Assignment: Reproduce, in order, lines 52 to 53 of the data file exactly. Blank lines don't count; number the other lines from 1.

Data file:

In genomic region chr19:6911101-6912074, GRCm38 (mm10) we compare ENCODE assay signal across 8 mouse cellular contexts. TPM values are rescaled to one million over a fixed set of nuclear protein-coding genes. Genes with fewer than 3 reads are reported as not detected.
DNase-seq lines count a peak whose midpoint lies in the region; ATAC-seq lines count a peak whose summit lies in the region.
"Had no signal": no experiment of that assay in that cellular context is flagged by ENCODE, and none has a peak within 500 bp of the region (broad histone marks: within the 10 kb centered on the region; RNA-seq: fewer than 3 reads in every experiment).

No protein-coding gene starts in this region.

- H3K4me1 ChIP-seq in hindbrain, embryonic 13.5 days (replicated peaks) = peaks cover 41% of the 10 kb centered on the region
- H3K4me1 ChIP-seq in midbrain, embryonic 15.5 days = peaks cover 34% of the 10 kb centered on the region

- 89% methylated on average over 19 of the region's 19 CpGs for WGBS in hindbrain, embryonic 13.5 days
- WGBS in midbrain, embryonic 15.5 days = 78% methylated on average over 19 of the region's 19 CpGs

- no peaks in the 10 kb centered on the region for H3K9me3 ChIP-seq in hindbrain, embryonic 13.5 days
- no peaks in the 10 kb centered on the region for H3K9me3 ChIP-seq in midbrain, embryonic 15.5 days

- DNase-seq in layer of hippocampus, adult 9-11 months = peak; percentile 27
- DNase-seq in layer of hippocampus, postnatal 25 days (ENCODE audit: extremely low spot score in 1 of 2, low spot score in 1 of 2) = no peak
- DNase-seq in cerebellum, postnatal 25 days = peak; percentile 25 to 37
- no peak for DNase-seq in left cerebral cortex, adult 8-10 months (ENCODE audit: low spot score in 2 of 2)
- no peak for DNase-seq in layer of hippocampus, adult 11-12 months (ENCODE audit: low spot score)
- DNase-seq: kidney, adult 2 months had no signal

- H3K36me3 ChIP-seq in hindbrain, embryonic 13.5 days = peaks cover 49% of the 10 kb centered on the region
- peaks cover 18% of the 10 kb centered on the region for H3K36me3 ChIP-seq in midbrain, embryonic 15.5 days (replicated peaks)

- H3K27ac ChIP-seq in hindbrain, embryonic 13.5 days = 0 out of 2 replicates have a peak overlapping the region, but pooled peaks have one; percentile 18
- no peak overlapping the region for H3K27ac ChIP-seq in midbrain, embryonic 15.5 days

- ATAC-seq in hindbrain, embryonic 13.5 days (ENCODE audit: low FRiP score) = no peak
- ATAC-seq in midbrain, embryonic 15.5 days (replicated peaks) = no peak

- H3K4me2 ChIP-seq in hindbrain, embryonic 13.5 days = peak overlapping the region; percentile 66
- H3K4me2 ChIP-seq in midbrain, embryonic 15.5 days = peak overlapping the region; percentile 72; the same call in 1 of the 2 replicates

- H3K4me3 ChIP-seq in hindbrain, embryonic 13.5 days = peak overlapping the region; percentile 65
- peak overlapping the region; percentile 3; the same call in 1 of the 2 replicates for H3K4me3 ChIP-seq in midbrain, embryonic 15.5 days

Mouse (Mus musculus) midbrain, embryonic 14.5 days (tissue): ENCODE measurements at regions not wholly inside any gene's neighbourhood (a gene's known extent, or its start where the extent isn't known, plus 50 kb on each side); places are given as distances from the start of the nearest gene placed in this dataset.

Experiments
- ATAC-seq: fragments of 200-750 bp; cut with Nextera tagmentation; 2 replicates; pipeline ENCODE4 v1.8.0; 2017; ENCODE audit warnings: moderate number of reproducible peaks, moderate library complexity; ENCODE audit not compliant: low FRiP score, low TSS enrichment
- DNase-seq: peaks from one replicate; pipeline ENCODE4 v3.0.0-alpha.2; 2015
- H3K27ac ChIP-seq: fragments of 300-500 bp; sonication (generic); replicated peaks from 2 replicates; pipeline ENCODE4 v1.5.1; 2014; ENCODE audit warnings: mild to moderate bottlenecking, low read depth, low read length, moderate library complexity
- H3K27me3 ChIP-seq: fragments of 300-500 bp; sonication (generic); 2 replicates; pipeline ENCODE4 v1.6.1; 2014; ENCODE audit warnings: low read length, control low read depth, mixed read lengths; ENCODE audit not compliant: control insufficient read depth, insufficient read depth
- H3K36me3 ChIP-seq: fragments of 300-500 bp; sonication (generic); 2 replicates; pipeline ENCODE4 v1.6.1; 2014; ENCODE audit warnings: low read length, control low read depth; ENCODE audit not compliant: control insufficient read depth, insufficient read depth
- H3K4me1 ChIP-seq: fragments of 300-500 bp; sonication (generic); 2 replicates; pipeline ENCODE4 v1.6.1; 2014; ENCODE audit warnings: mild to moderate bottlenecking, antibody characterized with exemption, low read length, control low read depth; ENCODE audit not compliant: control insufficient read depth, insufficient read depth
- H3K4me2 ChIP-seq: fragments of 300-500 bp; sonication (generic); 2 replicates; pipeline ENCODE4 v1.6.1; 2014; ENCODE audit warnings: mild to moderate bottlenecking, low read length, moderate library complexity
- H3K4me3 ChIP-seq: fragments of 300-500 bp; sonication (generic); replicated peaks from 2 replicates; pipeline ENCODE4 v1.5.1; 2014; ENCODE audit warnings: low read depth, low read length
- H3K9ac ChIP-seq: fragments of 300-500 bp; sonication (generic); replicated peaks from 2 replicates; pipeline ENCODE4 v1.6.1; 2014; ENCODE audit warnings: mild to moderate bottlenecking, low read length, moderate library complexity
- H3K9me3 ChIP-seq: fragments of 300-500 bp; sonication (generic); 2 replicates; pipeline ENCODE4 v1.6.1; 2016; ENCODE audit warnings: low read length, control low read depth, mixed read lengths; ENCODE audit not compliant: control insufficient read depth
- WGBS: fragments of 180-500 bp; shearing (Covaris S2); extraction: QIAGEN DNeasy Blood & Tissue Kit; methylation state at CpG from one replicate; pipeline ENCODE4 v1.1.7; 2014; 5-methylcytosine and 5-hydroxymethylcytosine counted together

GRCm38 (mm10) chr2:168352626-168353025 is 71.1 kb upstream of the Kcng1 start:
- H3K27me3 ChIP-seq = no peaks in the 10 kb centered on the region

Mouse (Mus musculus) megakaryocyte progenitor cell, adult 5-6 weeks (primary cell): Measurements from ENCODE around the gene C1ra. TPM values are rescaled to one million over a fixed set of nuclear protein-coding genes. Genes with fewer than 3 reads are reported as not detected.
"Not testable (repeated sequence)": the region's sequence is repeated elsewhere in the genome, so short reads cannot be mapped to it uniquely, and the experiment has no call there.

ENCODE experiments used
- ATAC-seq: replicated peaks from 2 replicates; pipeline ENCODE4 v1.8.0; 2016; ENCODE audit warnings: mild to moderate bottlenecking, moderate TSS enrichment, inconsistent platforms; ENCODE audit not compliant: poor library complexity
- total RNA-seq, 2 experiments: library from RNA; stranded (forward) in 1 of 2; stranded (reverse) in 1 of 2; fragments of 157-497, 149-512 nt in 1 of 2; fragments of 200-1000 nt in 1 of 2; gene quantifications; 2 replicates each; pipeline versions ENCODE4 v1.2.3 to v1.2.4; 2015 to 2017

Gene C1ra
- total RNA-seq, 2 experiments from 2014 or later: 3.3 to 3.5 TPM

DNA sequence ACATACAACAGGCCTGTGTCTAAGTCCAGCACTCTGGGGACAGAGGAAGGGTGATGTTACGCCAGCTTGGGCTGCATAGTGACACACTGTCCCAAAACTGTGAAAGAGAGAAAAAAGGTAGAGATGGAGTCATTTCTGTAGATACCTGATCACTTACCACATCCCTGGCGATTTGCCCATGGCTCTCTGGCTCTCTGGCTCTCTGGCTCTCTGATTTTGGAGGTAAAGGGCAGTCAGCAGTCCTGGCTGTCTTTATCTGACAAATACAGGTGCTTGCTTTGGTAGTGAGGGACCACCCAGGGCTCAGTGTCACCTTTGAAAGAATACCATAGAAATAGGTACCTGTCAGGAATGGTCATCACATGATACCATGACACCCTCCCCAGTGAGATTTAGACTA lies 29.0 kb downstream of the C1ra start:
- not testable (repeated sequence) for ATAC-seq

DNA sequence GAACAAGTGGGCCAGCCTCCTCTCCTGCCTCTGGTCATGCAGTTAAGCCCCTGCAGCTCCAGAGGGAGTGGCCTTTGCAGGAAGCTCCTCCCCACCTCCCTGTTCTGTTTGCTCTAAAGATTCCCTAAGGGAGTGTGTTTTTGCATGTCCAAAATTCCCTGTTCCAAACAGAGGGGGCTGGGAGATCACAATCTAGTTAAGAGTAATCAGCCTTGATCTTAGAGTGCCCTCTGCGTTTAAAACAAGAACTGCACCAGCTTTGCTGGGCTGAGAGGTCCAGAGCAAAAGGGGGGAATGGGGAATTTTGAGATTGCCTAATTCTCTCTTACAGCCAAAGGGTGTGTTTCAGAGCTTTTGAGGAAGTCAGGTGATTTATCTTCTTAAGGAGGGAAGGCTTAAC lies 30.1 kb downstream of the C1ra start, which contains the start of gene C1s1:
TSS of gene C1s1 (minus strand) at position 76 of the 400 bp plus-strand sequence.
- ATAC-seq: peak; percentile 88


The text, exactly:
TSS of gene C1s1 (minus strand) at position 76 of the 400 bp plus-strand sequence.
- ATAC-seq: peak; percentile 88